We may not understand the same urgency today—Jesus’ Jerusalem and cross are a vast expanse of time distant from us.  And, as people for whom the story of the crucifixion ends not in death but in life, the call to discipleship may feel a little less harrowing. What is at stake for us here, now, in 2016?  What does sacrifice look like in our own lives?

 

As an illustration, I offer my husband Michael.

 

When Michael and I married 15 years ago, we married with full disclosure.  He knew about my persistent nudging from God and how my willingness to respond had waxed and waned—I was in a waning phase at the time, and felt pretty confident that God would probably forget about our earlier flirtations and leave me be.  So, we made plans: I found work in my field, we bought a house, Mike rose through the ranks at the shipyard; we took the girls on vacations and spoiled them at Christmas.  We exemplified middle class America.  Meanwhile, God, who, come to find out, had NOT forgotten, found a million little ways to remind me of our intimacy; God sparked and wheeled in my world until I finally gave in.

 

And life for my dear husband was upended.

The sacrifices Mike has made are legion, but one of the most poignant was the day we traded in the Acura for the Honda Civic.

 

The Acura TL exemplified everything Mike wanted in a car.  It was a beautiful, graphite grey, it had black leather interior, navigation, automatic everything, it was fast, and for Mike, it was a sure sign that he had ‘arrived’.  It was the giant checkmark in Mike’s cultural list of what successful male adulthood looked like.  He loved that car.  I loved that car!  It was comfortable and classy and still a little youthful.  But following God into this new way of discipleship was costly and we couldn’t justify the payment any longer.  So one day, we drove our beauty one last time to Hinshaw’s Acura and traded her in for a two-door, standard, Honda Civic.  Now, I would like to say that after we traded in the Acura we were filled with joy at our virtue and maturity, but the truth is, we both grieved the loss of what was even as we looked toward what was yet to be.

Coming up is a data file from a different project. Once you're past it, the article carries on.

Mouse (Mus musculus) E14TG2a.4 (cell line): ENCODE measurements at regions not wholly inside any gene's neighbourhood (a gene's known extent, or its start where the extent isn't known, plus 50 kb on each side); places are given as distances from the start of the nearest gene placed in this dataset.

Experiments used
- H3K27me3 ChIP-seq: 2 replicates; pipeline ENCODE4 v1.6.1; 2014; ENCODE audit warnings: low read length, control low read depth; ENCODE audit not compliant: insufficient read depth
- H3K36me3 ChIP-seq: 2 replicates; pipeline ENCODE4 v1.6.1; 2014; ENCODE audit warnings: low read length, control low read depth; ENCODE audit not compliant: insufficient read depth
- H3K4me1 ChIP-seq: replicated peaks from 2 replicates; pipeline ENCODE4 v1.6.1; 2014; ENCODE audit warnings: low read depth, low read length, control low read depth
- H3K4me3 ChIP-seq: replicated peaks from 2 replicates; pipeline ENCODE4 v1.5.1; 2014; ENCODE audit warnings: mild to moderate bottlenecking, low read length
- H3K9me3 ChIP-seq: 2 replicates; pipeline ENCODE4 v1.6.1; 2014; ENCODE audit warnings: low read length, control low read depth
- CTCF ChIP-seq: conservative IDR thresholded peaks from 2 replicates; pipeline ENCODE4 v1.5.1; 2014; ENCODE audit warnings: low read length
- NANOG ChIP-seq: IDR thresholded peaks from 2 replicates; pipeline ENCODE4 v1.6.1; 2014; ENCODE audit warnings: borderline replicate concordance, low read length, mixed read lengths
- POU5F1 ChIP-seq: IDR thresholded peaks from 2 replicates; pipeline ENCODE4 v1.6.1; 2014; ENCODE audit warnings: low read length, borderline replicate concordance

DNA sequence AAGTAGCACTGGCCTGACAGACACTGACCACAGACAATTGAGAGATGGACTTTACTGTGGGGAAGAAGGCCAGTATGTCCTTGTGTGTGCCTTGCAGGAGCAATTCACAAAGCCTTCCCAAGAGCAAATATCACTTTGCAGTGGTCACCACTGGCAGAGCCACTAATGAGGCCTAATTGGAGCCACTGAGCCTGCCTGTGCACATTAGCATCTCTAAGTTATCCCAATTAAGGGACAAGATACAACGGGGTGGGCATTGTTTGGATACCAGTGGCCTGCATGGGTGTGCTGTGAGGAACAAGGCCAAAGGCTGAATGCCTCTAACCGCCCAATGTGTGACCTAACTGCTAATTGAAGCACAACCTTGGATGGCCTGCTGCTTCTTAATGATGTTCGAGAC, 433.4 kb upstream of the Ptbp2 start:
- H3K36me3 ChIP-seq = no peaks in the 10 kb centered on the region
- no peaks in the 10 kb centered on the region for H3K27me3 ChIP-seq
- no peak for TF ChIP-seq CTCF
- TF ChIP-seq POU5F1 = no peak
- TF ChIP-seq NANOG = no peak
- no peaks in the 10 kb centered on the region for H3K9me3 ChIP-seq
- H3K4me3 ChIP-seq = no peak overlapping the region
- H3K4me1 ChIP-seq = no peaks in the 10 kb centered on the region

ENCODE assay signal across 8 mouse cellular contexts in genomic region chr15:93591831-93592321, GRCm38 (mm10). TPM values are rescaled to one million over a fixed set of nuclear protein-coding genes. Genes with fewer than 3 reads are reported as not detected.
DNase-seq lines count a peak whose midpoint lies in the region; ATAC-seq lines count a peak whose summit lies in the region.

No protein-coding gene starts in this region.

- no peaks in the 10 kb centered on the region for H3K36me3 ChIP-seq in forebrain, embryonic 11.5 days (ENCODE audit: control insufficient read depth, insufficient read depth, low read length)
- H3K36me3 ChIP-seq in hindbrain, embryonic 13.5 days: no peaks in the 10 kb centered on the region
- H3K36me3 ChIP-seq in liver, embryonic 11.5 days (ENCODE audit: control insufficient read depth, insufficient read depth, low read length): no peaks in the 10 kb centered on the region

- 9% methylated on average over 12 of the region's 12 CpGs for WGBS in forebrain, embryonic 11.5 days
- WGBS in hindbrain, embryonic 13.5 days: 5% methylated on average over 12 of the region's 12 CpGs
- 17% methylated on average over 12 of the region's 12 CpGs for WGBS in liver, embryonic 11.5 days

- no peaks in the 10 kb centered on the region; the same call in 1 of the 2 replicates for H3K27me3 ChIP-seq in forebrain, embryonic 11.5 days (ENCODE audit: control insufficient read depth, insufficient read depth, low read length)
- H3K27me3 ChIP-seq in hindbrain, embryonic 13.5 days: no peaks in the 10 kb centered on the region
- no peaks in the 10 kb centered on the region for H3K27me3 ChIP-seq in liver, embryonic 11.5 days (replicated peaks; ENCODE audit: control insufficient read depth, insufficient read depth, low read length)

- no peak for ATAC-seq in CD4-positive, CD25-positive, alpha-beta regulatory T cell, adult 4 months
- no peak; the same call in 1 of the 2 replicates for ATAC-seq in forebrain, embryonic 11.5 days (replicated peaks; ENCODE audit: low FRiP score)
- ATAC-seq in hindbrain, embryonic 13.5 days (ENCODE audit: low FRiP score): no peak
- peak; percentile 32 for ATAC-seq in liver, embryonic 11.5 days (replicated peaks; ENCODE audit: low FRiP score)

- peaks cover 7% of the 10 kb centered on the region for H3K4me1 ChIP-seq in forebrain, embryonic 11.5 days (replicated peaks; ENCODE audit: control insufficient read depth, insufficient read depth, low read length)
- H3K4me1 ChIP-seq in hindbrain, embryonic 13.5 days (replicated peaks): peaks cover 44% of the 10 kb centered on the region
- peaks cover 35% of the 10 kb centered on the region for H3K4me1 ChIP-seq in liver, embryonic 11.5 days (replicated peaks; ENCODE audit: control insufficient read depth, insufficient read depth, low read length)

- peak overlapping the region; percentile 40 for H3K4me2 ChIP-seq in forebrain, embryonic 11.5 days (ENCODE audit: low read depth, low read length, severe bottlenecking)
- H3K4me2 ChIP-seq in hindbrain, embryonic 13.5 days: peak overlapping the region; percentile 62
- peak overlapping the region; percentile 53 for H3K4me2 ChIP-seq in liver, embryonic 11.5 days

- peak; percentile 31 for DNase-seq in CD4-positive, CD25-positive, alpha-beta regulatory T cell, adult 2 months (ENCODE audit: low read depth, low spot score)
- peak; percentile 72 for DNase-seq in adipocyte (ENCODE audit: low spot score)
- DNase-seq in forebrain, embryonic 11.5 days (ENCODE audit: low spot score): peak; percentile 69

Looking back, the Acura was the smallest of concessions for Michael.  Before the journey to ordination was over, he would realize the loss of half our income and the loss of three years cohabitating with me.  You see, Michael stayed while I went away to seminary.  He continued to work, amassing all the overtime he could; he paid our bills, managed the family obligations, and even made the last journey to the veterinarian with one of our cats.  He held down the fort and held our family together.